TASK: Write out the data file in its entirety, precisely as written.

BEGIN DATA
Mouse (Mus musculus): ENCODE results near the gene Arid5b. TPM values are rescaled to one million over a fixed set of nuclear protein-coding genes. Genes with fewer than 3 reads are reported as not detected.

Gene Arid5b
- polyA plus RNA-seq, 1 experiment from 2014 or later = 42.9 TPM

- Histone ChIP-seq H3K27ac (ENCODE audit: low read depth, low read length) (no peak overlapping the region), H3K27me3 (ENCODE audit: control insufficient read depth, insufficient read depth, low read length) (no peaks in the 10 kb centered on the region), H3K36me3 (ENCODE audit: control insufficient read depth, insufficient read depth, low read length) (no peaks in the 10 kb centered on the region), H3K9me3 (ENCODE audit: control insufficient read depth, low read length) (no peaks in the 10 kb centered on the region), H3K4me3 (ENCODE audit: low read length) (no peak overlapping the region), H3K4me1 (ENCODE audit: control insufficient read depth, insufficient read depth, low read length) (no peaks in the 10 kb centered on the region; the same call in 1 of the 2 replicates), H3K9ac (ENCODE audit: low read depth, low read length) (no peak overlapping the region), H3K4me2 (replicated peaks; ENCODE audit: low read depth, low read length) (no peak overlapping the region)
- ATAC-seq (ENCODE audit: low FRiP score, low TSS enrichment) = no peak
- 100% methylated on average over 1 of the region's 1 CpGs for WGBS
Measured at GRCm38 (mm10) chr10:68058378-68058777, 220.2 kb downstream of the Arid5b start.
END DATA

Mouse (Mus musculus): ENCODE results near the gene Arid5b. TPM values are rescaled to one million over a fixed set of nuclear protein-coding genes. Genes with fewer than 3 reads are reported as not detected.

Gene Arid5b
- polyA plus RNA-seq, 1 experiment from 2014 or later = 42.9 TPM

- Histone ChIP-seq H3K27ac (ENCODE audit: low read depth, low read length) (no peak overlapping the region), H3K27me3 (ENCODE audit: control insufficient read depth, insufficient read depth, low read length) (no peaks in the 10 kb centered on the region), H3K36me3 (ENCODE audit: control insufficient read depth, insufficient read depth, low read length) (no peaks in the 10 kb centered on the region), H3K9me3 (ENCODE audit: control insufficient read depth, low read length) (no peaks in the 10 kb centered on the region), H3K4me3 (ENCODE audit: low read length) (no peak overlapping the region), H3K4me1 (ENCODE audit: control insufficient read depth, insufficient read depth, low read length) (no peaks in the 10 kb centered on the region; the same call in 1 of the 2 replicates), H3K9ac (ENCODE audit: low read depth, low read length) (no peak overlapping the region), H3K4me2 (replicated peaks; ENCODE audit: low read depth, low read length) (no peak overlapping the region)
- ATAC-seq (ENCODE audit: low FRiP score, low TSS enrichment) = no peak
- 100% methylated on average over 1 of the region's 1 CpGs for WGBS
Measured at GRCm38 (mm10) chr10:68058378-68058777, 220.2 kb downstream of the Arid5b start.